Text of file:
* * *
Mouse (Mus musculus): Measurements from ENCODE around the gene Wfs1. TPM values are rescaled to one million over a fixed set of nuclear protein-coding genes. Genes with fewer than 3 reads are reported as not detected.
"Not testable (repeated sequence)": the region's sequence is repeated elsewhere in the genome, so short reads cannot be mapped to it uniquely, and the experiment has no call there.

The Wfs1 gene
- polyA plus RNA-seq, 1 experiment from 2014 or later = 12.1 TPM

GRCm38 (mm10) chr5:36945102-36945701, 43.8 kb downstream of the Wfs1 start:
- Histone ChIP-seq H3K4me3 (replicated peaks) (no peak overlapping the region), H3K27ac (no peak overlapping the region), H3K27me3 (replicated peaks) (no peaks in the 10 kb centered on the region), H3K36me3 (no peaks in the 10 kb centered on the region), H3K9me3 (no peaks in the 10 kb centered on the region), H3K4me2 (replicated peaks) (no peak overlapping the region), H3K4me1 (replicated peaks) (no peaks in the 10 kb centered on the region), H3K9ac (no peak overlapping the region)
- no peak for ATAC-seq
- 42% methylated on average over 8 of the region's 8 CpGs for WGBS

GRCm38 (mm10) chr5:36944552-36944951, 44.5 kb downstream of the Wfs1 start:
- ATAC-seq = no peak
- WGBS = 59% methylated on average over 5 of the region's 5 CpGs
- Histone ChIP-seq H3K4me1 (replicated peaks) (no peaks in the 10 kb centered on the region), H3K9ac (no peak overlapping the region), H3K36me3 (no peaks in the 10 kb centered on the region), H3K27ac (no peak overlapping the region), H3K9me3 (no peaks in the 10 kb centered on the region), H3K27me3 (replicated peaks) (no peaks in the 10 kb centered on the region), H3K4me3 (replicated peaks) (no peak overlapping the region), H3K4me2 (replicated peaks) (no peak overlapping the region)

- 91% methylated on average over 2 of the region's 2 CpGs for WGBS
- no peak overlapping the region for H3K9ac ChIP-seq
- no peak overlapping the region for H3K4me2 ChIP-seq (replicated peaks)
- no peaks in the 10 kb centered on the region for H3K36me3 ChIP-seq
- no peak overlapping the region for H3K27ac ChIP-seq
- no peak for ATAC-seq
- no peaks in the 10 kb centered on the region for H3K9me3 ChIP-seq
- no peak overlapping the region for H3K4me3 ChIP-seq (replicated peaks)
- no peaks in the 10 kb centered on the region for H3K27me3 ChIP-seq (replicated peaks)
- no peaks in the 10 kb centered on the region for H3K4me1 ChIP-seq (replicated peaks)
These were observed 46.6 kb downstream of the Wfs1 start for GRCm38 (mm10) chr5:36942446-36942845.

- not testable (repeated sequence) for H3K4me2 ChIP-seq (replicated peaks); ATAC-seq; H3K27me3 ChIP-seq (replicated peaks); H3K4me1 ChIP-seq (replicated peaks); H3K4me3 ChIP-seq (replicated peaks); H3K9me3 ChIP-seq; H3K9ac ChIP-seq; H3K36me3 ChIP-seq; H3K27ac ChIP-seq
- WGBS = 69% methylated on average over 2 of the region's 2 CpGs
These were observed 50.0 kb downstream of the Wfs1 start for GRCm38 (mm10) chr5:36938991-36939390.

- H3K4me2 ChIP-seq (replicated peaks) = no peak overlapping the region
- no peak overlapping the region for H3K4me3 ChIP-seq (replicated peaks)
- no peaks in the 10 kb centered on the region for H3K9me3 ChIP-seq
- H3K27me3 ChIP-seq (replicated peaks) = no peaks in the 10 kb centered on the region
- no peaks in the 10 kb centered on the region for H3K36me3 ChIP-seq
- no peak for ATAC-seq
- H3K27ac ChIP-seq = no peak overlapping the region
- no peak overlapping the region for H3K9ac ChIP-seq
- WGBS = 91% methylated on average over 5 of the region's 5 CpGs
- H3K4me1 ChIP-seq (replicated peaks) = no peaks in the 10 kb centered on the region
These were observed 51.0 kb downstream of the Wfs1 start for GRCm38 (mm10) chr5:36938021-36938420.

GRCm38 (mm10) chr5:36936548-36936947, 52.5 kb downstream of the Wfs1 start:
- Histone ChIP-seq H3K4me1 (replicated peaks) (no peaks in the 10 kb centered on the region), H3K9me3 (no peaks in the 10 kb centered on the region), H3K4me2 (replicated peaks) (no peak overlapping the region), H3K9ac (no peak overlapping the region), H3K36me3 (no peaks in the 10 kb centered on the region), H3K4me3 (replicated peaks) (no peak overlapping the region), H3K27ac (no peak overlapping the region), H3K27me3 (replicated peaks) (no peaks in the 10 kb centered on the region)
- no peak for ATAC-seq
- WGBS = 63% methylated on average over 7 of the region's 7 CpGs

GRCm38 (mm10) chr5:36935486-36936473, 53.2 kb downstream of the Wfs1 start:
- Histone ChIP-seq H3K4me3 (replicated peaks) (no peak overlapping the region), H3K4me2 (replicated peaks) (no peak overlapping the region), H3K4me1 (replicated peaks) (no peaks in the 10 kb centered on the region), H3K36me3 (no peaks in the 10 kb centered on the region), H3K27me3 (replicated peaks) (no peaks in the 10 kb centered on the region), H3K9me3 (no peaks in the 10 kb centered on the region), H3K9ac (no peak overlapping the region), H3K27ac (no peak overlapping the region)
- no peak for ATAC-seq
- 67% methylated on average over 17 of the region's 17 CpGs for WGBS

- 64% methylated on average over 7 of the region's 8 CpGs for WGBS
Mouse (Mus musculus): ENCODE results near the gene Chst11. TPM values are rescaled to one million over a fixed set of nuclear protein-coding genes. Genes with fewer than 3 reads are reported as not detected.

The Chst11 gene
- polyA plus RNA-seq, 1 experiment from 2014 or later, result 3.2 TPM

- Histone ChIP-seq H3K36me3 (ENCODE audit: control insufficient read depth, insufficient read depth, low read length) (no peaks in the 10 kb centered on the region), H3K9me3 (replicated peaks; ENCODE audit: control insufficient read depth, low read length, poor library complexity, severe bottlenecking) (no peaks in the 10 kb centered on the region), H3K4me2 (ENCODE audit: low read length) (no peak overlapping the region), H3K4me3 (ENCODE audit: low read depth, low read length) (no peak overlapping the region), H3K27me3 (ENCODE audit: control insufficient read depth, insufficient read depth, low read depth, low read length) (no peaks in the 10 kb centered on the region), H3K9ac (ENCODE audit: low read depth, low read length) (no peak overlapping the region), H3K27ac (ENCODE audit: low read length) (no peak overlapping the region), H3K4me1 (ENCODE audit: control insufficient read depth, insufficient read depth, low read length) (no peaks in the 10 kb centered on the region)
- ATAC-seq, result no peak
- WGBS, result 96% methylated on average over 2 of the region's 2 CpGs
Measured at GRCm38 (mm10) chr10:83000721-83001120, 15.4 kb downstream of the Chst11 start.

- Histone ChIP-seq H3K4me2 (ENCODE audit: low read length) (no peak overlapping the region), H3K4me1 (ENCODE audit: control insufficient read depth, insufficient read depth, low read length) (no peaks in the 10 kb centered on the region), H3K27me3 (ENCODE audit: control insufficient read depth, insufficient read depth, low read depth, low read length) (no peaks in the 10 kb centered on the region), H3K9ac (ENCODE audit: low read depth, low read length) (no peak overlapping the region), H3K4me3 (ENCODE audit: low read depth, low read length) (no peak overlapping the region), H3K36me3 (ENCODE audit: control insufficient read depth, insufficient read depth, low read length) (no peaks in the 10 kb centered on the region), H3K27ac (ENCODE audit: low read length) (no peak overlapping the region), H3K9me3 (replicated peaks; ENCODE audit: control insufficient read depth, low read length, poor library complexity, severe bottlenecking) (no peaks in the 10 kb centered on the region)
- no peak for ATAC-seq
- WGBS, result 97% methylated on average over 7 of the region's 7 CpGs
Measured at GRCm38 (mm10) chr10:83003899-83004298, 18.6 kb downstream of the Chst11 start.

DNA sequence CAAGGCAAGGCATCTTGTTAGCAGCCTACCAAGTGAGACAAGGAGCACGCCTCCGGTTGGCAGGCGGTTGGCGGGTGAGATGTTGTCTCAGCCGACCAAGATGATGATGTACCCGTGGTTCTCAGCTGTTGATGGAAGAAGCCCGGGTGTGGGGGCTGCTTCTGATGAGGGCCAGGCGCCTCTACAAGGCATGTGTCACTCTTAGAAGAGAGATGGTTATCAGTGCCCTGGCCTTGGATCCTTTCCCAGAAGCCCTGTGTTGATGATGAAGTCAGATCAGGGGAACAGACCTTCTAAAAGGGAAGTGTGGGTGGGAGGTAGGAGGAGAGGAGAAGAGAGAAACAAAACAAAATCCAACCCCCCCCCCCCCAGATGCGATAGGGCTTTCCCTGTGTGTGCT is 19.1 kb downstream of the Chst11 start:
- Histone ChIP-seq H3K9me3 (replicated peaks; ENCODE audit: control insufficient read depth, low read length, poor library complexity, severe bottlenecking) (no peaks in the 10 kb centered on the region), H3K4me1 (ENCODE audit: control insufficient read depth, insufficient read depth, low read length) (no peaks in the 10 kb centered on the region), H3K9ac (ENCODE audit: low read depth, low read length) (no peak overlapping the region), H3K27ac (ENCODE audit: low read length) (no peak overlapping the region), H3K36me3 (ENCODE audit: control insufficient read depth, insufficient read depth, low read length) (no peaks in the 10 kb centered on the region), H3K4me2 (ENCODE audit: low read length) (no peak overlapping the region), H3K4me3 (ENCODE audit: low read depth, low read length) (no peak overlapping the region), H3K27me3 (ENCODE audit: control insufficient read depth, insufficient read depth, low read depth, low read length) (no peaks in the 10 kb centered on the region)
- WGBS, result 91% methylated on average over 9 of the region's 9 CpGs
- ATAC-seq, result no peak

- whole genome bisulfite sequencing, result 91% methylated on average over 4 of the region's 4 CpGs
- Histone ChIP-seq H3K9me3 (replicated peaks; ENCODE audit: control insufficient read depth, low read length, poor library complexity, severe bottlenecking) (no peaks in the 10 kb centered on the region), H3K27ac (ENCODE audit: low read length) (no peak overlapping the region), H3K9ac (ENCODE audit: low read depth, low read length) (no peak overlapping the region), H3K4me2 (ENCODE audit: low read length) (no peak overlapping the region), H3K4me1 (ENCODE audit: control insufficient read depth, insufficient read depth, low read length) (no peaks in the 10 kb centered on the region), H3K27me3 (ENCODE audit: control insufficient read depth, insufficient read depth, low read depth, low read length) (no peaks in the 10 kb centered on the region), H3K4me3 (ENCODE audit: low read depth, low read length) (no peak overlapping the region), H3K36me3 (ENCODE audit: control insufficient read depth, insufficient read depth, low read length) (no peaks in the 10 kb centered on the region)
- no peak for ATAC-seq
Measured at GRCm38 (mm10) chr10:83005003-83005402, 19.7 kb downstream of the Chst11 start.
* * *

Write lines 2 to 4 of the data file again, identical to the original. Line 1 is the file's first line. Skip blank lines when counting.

"Not testable (repeated sequence)": the region's sequence is repeated elsewhere in the genome, so short reads cannot be mapped to it uniquely, and the experiment has no call there.

The Wfs1 gene
- polyA plus RNA-seq, 1 experiment from 2014 or later = 12.1 TPM